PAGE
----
Phone: (760) 432-8318
Dog-Friendly: Outside, yes Kid-Friendly: Yes
Open for public tours: Sundays 10:30am – 3:30pm or to schedule an appointment for your group or school field trip, contact David Vidal at [email protected] or (760) 432-8318.
The Sikes Family: The Sykes (Sikes) family has been documented back to Massachusetts in the 1600s, but they had moved to Michigan by 1837. In 1868 they purchased a 2,400 ½ acre portion of the former Rancho San Bernardo for $2,500. With their 6 children, they moved on their property by 1872 and built a one-room adobe structure to live in. Additional rooms in the Greek revival style, popular during the Victorian era, were soon added to the one room structure. These additions were of wood, not adobe. Based on letters written by Eliza Sikes, we know that the farmhouse reached its final outer dimensions by 1881.
Zenas Sikes died in surgery in April 1881 as a result of being kicked by a horse on his leg twice. Eliza used the insurance payments in part to remodel the house extensively and upgrade the furnishings. She also continued the wheat farming business.
The family’s fortunes slowly declined in the decade after Zenas’ death. Wheat became less profitable as competition grew and the land became less fertile. The family began a dairy operation. The remains of the old creamery are still on the site.
Debts piled up and in 1897 the property was sold to August Barnett for $10 to pay off the mortgages he held on the property. In 1917 the house was purchased, along with the buildings in the Bernardo community, as part of the Lake Hodges Dam project, initiated by Col. Ed Fletcher.
Farming: The Sikes and their neighbors became founders of a community of pioneer farmers that settled the former Rancho Bernardo in the 1870s and developed the region into productive agricultural lands that supported a rural society. Settlement of the agricultural hinterland was critical to the infant city of San Diego. Farmers were desperately needed to feed the expanding urban population and provide markets for local business.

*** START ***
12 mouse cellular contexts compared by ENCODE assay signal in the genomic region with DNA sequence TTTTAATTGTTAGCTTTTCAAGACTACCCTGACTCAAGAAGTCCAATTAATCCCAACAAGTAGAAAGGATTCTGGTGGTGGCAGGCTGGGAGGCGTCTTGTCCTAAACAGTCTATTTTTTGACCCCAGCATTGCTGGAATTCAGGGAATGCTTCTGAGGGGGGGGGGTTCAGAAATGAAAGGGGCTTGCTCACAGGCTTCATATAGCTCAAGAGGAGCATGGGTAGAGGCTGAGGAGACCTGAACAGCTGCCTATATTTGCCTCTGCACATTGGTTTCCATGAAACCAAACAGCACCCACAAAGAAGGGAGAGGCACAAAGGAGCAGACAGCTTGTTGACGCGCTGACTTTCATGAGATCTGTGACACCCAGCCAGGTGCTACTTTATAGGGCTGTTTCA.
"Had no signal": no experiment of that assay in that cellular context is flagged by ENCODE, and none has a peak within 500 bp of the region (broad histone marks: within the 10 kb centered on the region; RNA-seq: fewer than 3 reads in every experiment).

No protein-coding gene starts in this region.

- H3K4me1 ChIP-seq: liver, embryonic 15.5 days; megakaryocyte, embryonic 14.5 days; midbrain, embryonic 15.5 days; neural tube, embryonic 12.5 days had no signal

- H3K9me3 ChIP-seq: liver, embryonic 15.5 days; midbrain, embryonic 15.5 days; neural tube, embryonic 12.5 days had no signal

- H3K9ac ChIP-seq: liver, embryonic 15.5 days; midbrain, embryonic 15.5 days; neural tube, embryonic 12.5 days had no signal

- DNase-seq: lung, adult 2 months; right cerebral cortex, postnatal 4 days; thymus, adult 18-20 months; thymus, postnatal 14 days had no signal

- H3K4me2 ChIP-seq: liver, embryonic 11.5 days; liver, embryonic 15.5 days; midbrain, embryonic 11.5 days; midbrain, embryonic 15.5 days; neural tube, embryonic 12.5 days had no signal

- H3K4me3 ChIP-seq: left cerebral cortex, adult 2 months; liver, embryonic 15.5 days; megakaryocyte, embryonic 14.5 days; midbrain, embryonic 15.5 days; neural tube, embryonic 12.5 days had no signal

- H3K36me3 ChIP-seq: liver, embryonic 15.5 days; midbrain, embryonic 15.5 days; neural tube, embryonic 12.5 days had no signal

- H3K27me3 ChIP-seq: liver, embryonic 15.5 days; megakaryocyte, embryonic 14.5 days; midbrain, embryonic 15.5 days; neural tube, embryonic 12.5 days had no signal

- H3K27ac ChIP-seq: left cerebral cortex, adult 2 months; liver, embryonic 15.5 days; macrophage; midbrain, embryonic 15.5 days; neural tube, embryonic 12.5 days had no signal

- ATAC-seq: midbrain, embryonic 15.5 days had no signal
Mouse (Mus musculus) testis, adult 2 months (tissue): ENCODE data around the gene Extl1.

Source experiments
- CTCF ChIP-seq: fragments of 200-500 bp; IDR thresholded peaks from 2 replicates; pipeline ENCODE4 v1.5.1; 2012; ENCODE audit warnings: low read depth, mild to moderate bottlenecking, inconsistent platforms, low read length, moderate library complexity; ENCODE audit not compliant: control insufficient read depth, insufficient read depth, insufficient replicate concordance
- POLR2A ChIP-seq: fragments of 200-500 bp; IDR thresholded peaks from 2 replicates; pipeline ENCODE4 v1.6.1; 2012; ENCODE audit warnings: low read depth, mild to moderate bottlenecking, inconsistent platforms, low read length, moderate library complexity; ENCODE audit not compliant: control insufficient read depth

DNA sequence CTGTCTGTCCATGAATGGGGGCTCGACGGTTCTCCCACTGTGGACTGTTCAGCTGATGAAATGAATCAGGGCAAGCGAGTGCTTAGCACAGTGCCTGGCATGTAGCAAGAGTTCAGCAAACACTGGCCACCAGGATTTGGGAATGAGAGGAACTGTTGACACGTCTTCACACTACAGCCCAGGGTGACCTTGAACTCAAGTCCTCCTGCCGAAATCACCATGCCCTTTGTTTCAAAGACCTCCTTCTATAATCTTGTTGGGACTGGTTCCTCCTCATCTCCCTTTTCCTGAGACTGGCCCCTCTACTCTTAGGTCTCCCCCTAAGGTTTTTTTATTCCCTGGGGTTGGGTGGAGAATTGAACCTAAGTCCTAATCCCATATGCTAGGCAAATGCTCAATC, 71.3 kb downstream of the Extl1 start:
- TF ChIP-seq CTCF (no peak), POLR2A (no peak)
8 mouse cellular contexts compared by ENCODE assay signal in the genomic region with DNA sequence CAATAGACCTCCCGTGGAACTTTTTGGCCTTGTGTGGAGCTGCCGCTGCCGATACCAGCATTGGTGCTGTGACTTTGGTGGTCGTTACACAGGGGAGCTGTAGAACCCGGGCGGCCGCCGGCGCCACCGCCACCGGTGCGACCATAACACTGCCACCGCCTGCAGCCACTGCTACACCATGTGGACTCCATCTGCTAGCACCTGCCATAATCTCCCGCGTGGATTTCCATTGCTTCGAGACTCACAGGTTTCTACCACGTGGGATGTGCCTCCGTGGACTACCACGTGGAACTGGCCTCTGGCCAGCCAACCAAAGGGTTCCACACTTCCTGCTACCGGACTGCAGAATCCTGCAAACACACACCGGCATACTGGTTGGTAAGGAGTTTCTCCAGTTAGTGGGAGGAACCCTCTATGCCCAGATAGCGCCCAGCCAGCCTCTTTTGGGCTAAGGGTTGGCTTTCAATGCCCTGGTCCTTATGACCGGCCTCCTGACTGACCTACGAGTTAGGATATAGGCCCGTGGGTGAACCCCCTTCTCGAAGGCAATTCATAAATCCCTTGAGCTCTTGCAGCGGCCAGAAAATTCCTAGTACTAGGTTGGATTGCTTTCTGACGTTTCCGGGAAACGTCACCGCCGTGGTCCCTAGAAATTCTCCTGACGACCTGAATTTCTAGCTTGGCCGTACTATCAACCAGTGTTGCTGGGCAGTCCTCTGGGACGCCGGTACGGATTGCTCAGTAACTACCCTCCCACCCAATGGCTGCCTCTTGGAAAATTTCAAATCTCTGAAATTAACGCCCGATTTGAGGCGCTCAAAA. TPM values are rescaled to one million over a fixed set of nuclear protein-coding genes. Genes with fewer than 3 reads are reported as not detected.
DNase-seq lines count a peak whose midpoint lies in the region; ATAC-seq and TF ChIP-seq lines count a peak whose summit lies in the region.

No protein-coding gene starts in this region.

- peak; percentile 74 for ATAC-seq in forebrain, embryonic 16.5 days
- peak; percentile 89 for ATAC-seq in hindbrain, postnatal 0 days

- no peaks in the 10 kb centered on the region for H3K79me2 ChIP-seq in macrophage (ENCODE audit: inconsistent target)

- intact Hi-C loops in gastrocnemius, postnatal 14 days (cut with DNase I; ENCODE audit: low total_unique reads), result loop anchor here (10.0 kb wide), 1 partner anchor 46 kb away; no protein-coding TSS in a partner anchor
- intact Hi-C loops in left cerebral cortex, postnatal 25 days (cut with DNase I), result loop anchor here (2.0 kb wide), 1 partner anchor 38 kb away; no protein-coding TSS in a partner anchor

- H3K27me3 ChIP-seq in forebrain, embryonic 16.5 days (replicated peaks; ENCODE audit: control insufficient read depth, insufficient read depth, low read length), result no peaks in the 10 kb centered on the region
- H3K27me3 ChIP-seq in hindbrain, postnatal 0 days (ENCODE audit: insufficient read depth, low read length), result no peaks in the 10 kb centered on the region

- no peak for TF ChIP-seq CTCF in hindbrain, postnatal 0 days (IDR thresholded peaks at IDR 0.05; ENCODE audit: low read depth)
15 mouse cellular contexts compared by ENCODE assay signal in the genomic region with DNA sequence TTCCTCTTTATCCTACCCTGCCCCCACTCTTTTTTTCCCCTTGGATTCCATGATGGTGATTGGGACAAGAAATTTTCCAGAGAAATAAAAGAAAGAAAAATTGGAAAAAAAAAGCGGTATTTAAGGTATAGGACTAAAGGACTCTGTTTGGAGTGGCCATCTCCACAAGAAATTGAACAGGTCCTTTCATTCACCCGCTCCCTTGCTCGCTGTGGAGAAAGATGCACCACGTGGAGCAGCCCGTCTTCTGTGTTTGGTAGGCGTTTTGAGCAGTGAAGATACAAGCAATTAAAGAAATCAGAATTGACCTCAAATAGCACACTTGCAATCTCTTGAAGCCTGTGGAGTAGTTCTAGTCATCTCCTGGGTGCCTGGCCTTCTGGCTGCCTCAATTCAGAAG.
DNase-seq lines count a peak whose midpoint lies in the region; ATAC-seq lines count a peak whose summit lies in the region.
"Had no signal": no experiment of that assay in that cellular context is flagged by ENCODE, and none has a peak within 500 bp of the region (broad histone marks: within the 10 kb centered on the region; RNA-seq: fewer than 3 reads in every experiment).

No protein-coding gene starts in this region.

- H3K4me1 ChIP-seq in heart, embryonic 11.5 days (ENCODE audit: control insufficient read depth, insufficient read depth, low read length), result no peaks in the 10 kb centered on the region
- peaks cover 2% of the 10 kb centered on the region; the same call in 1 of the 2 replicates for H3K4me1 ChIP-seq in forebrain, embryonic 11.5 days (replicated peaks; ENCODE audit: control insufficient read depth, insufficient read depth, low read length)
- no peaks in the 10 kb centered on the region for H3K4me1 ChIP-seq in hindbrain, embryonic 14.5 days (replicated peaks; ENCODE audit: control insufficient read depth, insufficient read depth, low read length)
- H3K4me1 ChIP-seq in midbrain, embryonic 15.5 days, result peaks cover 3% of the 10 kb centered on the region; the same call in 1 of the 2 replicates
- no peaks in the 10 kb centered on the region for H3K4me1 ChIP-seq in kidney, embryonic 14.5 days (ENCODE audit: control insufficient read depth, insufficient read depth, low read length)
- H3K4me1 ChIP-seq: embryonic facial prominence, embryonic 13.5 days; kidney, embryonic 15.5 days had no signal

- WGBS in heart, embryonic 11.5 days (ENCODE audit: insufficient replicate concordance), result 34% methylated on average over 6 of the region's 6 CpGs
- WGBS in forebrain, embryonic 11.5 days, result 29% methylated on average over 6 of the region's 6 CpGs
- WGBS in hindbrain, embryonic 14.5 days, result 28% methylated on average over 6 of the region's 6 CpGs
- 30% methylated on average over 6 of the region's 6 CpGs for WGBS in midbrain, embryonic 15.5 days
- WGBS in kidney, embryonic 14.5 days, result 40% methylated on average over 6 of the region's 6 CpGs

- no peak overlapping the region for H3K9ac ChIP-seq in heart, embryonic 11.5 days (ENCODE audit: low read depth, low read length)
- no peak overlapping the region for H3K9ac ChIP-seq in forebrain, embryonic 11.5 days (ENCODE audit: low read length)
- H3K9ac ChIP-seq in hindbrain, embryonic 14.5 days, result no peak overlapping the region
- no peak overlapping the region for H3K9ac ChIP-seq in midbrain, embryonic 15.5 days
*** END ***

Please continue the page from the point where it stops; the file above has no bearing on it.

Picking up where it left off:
Farmers in the region prospered largely as a result of grain cultivation. During initial settlement, pioneer farmers needed a product that could be quickly and cheaply produced. Grains could be planted quickly with little initial investment and offered a quick cash return at the end of the season. Wheat was first planted on a large scale in the central valley during the late 1860’s.
It became the largest and most profitable crop in California between 1860 and 1893. California winter wheat quickly gained the reputation as premium wheat by millers in England, Ireland and parts of Europe by the 1870’s. Known abroad as “California white velvet”, the wheat was harvested in the summer and could be shipped thousands of miles with little degradation. The quality was unusually hard and dry, making it suitable for long maritime transport around Cape Horn.
They do lovely brunches here:
There is also a farmer’s market held every Sunday from 10-3 right in front of the homestead: